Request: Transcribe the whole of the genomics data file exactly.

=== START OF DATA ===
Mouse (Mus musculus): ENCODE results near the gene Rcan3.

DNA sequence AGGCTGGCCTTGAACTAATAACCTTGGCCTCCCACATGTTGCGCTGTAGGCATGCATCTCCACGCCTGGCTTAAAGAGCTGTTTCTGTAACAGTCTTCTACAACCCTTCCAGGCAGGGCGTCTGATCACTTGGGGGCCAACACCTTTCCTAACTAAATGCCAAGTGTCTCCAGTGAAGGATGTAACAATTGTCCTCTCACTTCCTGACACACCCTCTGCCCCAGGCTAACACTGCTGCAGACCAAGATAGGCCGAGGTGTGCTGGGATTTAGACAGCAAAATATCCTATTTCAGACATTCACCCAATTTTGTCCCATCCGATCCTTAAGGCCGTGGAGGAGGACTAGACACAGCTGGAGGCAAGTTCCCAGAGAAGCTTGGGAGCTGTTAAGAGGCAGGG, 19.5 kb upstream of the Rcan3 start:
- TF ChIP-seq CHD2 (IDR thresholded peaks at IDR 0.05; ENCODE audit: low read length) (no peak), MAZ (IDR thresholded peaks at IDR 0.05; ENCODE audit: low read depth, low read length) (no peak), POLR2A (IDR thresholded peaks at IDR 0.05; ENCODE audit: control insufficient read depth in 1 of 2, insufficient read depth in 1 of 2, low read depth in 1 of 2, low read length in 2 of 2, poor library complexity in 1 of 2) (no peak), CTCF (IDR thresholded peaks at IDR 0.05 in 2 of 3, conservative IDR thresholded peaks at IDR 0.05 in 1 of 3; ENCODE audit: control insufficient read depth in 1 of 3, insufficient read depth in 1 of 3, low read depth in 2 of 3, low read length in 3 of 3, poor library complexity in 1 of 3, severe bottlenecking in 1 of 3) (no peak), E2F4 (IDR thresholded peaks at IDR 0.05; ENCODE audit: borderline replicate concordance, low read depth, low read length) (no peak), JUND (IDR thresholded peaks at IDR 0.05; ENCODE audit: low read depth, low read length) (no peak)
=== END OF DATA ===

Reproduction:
Mouse (Mus musculus): ENCODE results near the gene Rcan3.

DNA sequence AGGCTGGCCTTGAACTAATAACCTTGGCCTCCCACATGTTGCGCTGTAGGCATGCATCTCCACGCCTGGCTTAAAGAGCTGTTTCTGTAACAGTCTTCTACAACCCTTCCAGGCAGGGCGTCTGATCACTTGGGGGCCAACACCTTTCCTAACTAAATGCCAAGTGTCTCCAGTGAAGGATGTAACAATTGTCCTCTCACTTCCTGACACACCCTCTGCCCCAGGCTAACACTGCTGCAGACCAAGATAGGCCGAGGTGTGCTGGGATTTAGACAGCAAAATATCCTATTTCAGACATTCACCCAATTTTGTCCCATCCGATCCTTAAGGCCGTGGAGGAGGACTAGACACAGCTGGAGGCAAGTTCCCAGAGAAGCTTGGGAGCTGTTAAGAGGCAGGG, 19.5 kb upstream of the Rcan3 start:
- TF ChIP-seq CHD2 (IDR thresholded peaks at IDR 0.05; ENCODE audit: low read length) (no peak), MAZ (IDR thresholded peaks at IDR 0.05; ENCODE audit: low read depth, low read length) (no peak), POLR2A (IDR thresholded peaks at IDR 0.05; ENCODE audit: control insufficient read depth in 1 of 2, insufficient read depth in 1 of 2, low read depth in 1 of 2, low read length in 2 of 2, poor library complexity in 1 of 2) (no peak), CTCF (IDR thresholded peaks at IDR 0.05 in 2 of 3, conservative IDR thresholded peaks at IDR 0.05 in 1 of 3; ENCODE audit: control insufficient read depth in 1 of 3, insufficient read depth in 1 of 3, low read depth in 2 of 3, low read length in 3 of 3, poor library complexity in 1 of 3, severe bottlenecking in 1 of 3) (no peak), E2F4 (IDR thresholded peaks at IDR 0.05; ENCODE audit: borderline replicate concordance, low read depth, low read length) (no peak), JUND (IDR thresholded peaks at IDR 0.05; ENCODE audit: low read depth, low read length) (no peak)